Can crowdfunding improve housing affordability?


You usually need a fair chunk of cash to invest directly in property, whereas you can get into the stockmarket with as little as $500.

But crowdfunding is changing all that. Indeed, if you qualify as a sophisticated investor you can now invest as little as $100 in two new apartments in prime Sydney suburbs.

And as soon as legislation changes allow, VentureCrowd Property - a spin-off from VentureCrowd, a company that has attracted more than $2 million in funding since it launched in 2013 - plans to extend its offering to retail investors. It has teamed with Mirvac, one of Australia's leading property developers, in a trial offering, with more expected to follow.


Crowdfunding is growing fast as a way of raising money and as an investment channel for individuals. It enables people to take shares in specific ventures or assets via online platforms. In lowering the barriers to entry for investors, crowdfunders enable them to build long-term diversified exposure to real estate.

The concept is well established overseas, with Times Realty News listing 113 sites in the US and 29 in Europe. It also names six in Australia, but these are mostly not much more than start-ups. One, CrowdfundUP, says some of its opportunities will be open to retail investors. In early May, only one project was listed, an eight-unit complex being developed by Megara in Perth's Doubleview, which was fully funded.

But it's early days here and if Australia follows the overseas experience, where the demand has exploded, many more developers will seek investors through these sites.

Experts estimate that funds raised by online platforms have grown from $US1.5 billion in 2011 to about $US10 billion in 2014. In the US alone, real estate crowdfunding is forecast to raise $US2.57 billion this year and up to $US250 billion within five years, according to the Massolution 2015CF-RE Crowdfunding for Real Estate report.

"Thanks to real estate crowdfunding, investors now have unprecedented access to more international properties and markets than ever before and the need to 'think globally' is a necessity to succeed," says Scott Picken, CEO and founder of Wealth Migrate, a global real estate investment marketplace, on "The widespread impact crowdfunding had on a global scale in 2014 caught many by surprise and it's safe to say that the world is now becoming a global village as more countries get onboard."

VentureCrowd Property's trial project with Mirvac signals the development industry is willing to give this funding method a go in Australia. The two apartments are from projects in Bondi and Harold Park and will enable Mirvac to "better understand the ins and outs of crowdfunding", says John Carfi, Mirvac's CEO residential development.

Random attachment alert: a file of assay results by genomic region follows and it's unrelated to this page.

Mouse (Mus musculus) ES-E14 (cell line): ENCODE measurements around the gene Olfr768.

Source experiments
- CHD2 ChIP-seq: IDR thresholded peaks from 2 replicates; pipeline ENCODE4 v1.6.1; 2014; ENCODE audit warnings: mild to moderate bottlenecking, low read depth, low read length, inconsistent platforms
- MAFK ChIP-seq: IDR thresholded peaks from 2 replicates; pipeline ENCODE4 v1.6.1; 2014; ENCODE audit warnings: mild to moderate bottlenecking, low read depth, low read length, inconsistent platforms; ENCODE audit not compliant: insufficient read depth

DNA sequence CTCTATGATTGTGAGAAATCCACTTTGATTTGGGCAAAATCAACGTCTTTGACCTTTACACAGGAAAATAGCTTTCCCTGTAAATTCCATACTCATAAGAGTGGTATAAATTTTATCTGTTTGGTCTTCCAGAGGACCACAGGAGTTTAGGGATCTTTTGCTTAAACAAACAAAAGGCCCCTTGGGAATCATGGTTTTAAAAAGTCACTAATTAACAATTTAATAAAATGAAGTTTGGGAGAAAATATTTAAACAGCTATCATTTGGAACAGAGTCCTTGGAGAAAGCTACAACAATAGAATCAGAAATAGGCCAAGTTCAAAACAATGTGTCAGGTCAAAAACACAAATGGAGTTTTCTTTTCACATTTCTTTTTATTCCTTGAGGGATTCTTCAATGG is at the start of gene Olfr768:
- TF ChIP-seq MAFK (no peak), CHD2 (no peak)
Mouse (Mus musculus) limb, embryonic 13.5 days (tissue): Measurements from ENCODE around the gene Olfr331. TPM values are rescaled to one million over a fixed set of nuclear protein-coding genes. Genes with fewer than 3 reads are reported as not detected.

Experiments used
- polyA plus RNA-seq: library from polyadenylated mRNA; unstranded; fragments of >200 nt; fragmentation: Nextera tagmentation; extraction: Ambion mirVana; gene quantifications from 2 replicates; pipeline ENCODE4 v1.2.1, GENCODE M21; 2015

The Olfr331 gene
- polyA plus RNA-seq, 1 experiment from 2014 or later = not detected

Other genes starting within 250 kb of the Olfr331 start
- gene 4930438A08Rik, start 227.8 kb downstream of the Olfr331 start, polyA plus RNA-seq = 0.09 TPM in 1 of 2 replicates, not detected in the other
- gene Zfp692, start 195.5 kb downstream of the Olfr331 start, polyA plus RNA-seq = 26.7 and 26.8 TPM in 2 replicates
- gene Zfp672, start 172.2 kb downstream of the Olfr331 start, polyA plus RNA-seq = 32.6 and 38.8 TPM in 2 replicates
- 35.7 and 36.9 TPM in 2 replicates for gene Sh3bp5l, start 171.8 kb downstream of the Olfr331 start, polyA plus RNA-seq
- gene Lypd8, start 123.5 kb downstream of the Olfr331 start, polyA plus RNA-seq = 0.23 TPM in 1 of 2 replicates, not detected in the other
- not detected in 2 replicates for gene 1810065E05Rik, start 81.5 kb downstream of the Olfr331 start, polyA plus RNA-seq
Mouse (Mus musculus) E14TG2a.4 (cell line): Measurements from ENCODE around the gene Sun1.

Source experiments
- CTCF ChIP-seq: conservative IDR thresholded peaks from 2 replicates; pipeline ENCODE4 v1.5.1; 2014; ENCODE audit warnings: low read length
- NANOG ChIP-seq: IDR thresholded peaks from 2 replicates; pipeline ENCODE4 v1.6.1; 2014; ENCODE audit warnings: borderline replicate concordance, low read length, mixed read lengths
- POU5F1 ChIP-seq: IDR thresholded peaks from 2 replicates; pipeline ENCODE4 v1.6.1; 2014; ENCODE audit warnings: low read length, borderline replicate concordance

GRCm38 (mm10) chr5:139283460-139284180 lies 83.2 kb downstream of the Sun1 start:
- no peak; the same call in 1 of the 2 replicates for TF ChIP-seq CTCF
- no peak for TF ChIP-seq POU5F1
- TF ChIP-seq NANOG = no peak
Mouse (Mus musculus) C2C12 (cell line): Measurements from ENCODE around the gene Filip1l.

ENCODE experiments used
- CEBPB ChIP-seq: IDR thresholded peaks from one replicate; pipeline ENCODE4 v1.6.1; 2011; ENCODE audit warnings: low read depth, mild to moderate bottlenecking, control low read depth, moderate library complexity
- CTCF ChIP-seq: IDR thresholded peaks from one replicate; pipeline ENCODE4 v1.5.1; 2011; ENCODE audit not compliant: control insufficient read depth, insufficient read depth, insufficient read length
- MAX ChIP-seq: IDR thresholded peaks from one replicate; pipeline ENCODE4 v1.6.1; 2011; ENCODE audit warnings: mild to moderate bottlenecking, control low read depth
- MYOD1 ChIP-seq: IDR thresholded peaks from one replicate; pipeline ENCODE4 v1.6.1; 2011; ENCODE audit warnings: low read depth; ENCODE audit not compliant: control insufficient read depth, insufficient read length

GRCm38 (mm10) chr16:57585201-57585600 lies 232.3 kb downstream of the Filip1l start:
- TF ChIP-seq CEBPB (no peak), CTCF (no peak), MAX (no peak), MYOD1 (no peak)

VentureCrowd Property will enable sophisticated investors and, ultimately, retail investors, to diversify with as little as $100, says CEO Jeremy Colless.

Crowdfunding provides investors greater choice and control over their portfolios, compared with traditional real estate investment trusts, he says. And investors do not have the financing and management hassles associated with direct property ownership.

"We expect to see legislative changes in 2015 that will allow crowdfunding investment opportunities to be extended to retail investors," Colless says. This will give those who have been locked out of the market by rising property prices an opportunity to participate.

Investors in VentureCrowd Property projects will pay a 3% fee on the funds raised initially for the property and 2% on secondary trades once the offering has closed.

An outline of the top 10 real estate crowdfunding sites on shows a lot of diversity is available for investors. Realty Mogul, for example, says it enables investors with as little as $5000 to pool money to buy shares in pre-screened real estate investments. Fees depend on the type of investment and the nature of the transaction. Others, including RealtyShares, GroundBreaker and Patch of Land, do not charge investors any fees but instead charge borrowers. Crowdbaron accepts members from around the world.


Money's founding editor Pam Walkley stepped down in early 2015 after more than 15 years at the helm. Before that she was at the Australian Financial Review for 11 years, holding several key roles including news editor, chief of staff and property editor. Pam is now a senior writer for Money.
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